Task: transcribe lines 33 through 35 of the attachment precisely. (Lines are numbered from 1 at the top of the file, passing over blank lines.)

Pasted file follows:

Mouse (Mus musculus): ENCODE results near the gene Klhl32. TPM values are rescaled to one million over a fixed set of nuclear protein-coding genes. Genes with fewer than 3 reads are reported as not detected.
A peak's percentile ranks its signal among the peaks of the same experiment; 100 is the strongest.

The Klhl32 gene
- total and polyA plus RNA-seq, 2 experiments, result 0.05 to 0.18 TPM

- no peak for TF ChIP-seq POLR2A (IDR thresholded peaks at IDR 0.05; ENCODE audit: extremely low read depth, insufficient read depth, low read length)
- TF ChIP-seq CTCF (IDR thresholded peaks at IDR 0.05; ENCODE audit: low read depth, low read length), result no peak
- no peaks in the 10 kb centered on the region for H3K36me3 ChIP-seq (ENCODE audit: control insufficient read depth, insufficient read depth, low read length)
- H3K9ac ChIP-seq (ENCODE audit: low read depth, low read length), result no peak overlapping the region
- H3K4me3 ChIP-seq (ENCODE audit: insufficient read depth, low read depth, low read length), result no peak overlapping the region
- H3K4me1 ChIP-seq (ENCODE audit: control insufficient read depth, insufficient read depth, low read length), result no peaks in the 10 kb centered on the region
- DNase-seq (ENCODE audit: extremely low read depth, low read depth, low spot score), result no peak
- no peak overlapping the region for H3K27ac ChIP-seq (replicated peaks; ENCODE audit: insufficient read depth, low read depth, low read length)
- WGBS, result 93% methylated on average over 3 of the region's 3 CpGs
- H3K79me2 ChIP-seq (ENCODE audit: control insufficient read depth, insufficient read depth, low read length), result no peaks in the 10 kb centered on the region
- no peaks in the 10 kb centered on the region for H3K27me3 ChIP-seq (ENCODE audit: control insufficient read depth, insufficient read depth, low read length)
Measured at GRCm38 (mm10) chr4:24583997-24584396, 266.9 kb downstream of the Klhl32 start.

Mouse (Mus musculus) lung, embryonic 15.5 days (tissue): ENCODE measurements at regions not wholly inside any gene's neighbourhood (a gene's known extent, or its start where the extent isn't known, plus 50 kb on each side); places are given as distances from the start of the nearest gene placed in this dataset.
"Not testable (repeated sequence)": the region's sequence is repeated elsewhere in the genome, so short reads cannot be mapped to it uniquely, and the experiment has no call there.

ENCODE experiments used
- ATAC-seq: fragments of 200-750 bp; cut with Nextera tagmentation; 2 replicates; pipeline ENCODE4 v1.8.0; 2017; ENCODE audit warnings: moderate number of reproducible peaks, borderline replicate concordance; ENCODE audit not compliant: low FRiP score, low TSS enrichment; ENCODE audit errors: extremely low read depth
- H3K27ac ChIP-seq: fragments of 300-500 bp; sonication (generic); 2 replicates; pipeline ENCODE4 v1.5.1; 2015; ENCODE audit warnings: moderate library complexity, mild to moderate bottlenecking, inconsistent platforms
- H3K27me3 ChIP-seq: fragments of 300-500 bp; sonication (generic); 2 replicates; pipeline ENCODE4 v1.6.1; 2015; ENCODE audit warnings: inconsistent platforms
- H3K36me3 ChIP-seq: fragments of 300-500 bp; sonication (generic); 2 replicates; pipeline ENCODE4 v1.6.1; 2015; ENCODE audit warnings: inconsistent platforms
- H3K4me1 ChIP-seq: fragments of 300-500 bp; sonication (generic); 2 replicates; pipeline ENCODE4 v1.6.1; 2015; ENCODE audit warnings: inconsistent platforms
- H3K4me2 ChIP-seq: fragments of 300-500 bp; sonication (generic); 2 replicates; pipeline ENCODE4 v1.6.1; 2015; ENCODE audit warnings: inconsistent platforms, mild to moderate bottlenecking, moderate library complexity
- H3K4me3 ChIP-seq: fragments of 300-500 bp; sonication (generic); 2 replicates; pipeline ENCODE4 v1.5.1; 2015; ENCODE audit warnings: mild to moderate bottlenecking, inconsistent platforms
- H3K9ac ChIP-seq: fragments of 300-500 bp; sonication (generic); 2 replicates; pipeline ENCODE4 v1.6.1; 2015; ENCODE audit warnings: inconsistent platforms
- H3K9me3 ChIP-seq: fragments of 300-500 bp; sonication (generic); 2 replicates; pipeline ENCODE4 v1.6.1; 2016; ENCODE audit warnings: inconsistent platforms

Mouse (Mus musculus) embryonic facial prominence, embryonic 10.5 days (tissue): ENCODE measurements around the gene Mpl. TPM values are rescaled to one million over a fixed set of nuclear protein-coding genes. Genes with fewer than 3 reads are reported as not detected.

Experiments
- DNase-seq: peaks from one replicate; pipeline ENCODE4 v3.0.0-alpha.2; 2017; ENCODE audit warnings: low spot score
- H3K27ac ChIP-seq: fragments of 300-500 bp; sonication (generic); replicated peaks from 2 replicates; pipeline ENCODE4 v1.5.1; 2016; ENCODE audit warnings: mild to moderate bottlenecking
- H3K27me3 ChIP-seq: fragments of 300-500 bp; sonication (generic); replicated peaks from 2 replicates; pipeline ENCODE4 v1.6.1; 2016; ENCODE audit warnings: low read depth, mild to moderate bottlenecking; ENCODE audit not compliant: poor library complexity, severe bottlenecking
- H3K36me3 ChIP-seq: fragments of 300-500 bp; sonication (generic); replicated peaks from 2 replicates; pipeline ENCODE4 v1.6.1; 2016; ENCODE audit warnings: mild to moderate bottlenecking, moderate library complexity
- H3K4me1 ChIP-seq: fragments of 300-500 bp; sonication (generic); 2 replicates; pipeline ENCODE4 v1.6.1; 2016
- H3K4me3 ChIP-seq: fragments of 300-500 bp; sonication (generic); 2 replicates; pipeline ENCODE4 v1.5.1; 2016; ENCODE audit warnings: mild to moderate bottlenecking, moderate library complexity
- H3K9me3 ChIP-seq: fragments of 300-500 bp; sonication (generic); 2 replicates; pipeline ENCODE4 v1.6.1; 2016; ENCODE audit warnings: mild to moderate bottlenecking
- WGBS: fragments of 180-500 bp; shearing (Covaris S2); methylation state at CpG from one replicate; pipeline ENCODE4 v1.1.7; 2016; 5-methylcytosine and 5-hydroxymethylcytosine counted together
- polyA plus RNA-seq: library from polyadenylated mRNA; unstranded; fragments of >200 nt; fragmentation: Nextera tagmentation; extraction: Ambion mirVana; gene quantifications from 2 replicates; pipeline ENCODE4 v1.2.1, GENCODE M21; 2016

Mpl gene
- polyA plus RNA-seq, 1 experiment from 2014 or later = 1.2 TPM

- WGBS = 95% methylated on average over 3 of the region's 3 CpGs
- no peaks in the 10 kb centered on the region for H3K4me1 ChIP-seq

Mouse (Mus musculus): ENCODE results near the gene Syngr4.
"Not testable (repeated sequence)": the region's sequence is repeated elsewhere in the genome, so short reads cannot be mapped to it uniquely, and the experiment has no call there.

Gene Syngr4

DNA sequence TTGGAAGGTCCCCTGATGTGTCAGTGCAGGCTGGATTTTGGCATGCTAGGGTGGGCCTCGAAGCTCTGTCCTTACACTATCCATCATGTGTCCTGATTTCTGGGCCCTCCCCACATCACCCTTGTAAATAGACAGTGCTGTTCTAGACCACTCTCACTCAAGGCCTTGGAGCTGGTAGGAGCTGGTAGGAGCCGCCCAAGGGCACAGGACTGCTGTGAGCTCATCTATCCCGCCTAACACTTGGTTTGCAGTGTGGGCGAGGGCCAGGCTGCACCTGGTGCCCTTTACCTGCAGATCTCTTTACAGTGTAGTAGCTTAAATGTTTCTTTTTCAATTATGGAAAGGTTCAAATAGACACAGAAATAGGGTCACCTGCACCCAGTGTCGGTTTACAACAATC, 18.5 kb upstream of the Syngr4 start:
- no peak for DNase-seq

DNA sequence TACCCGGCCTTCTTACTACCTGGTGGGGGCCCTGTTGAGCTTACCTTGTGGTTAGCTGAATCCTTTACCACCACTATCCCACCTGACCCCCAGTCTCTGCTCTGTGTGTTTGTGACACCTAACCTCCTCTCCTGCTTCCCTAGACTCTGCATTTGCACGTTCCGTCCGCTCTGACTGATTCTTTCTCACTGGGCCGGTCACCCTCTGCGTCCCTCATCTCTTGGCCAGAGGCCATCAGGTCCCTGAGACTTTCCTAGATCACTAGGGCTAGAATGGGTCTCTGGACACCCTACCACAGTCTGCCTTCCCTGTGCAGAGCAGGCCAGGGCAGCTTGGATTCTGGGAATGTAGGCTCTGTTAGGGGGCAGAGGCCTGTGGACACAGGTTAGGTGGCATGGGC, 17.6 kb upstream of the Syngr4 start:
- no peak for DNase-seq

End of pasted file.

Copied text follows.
- H3K27me3 ChIP-seq: fragments of 300-500 bp; sonication (generic); replicated peaks from 2 replicates; pipeline ENCODE4 v1.6.1; 2016; ENCODE audit warnings: low read depth, mild to moderate bottlenecking; ENCODE audit not compliant: poor library complexity, severe bottlenecking
- H3K36me3 ChIP-seq: fragments of 300-500 bp; sonication (generic); replicated peaks from 2 replicates; pipeline ENCODE4 v1.6.1; 2016; ENCODE audit warnings: mild to moderate bottlenecking, moderate library complexity
- H3K4me1 ChIP-seq: fragments of 300-500 bp; sonication (generic); 2 replicates; pipeline ENCODE4 v1.6.1; 2016